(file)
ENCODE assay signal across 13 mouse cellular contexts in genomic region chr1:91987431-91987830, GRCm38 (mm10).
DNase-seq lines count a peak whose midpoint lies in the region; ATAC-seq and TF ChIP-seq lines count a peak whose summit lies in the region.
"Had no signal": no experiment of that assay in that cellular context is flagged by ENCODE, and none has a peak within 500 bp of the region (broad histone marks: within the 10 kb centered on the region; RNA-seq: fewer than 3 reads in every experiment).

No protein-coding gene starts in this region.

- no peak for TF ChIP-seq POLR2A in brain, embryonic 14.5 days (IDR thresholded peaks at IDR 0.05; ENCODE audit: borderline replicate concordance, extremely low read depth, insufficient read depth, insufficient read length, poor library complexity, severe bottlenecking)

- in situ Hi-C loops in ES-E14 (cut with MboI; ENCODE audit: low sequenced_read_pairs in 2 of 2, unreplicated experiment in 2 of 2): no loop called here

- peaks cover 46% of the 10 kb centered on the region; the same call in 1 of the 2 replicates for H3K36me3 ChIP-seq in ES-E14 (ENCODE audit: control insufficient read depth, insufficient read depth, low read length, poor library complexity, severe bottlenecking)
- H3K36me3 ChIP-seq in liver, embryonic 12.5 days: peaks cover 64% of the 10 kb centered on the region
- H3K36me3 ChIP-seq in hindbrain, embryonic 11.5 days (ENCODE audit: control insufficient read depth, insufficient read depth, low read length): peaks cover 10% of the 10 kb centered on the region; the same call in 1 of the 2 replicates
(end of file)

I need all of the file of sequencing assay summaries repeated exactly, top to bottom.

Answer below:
ENCODE assay signal across 13 mouse cellular contexts in genomic region chr1:91987431-91987830, GRCm38 (mm10).
DNase-seq lines count a peak whose midpoint lies in the region; ATAC-seq and TF ChIP-seq lines count a peak whose summit lies in the region.
"Had no signal": no experiment of that assay in that cellular context is flagged by ENCODE, and none has a peak within 500 bp of the region (broad histone marks: within the 10 kb centered on the region; RNA-seq: fewer than 3 reads in every experiment).

No protein-coding gene starts in this region.

- no peak for TF ChIP-seq POLR2A in brain, embryonic 14.5 days (IDR thresholded peaks at IDR 0.05; ENCODE audit: borderline replicate concordance, extremely low read depth, insufficient read depth, insufficient read length, poor library complexity, severe bottlenecking)

- in situ Hi-C loops in ES-E14 (cut with MboI; ENCODE audit: low sequenced_read_pairs in 2 of 2, unreplicated experiment in 2 of 2): no loop called here

- peaks cover 46% of the 10 kb centered on the region; the same call in 1 of the 2 replicates for H3K36me3 ChIP-seq in ES-E14 (ENCODE audit: control insufficient read depth, insufficient read depth, low read length, poor library complexity, severe bottlenecking)
- H3K36me3 ChIP-seq in liver, embryonic 12.5 days: peaks cover 64% of the 10 kb centered on the region
- H3K36me3 ChIP-seq in hindbrain, embryonic 11.5 days (ENCODE audit: control insufficient read depth, insufficient read depth, low read length): peaks cover 10% of the 10 kb centered on the region; the same call in 1 of the 2 replicates